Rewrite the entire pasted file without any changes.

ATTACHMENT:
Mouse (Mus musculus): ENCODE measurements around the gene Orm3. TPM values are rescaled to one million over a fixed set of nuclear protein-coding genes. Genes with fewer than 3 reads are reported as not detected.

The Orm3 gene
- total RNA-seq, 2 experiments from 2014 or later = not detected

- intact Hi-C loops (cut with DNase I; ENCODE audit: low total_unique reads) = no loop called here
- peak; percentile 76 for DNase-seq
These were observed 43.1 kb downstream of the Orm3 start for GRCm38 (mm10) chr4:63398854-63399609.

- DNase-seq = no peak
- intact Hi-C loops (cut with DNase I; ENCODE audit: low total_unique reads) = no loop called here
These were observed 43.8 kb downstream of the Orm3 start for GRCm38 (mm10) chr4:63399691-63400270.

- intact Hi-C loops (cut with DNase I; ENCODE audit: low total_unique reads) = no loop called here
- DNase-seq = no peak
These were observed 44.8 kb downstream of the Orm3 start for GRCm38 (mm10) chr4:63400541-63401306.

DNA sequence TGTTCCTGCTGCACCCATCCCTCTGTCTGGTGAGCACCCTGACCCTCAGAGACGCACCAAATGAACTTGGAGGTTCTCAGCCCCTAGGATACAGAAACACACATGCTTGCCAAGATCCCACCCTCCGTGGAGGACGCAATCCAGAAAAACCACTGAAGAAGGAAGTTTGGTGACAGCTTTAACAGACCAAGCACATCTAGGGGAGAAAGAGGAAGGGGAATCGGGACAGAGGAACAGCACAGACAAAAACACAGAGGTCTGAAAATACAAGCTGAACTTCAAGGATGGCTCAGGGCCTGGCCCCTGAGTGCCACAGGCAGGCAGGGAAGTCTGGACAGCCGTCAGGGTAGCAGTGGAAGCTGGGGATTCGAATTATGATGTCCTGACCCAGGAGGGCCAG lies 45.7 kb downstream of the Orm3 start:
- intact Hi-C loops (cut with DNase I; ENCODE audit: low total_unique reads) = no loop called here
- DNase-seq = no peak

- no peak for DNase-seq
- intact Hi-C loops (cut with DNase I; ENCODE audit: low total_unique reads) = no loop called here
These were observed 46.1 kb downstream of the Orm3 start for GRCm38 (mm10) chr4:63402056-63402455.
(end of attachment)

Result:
Mouse (Mus musculus): ENCODE measurements around the gene Orm3. TPM values are rescaled to one million over a fixed set of nuclear protein-coding genes. Genes with fewer than 3 reads are reported as not detected.

The Orm3 gene
- total RNA-seq, 2 experiments from 2014 or later = not detected

- intact Hi-C loops (cut with DNase I; ENCODE audit: low total_unique reads) = no loop called here
- peak; percentile 76 for DNase-seq
These were observed 43.1 kb downstream of the Orm3 start for GRCm38 (mm10) chr4:63398854-63399609.

- DNase-seq = no peak
- intact Hi-C loops (cut with DNase I; ENCODE audit: low total_unique reads) = no loop called here
These were observed 43.8 kb downstream of the Orm3 start for GRCm38 (mm10) chr4:63399691-63400270.

- intact Hi-C loops (cut with DNase I; ENCODE audit: low total_unique reads) = no loop called here
- DNase-seq = no peak
These were observed 44.8 kb downstream of the Orm3 start for GRCm38 (mm10) chr4:63400541-63401306.

DNA sequence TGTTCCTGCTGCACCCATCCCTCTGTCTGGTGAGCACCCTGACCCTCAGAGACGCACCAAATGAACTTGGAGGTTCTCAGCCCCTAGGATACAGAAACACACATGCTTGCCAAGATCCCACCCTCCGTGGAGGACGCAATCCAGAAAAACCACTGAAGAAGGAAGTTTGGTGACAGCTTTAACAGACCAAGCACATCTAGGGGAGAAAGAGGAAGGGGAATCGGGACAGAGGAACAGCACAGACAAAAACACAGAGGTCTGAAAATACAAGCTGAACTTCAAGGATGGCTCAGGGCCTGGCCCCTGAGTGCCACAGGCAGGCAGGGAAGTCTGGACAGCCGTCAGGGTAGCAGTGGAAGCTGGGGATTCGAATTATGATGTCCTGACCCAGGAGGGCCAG lies 45.7 kb downstream of the Orm3 start:
- intact Hi-C loops (cut with DNase I; ENCODE audit: low total_unique reads) = no loop called here
- DNase-seq = no peak

- no peak for DNase-seq
- intact Hi-C loops (cut with DNase I; ENCODE audit: low total_unique reads) = no loop called here
These were observed 46.1 kb downstream of the Orm3 start for GRCm38 (mm10) chr4:63402056-63402455.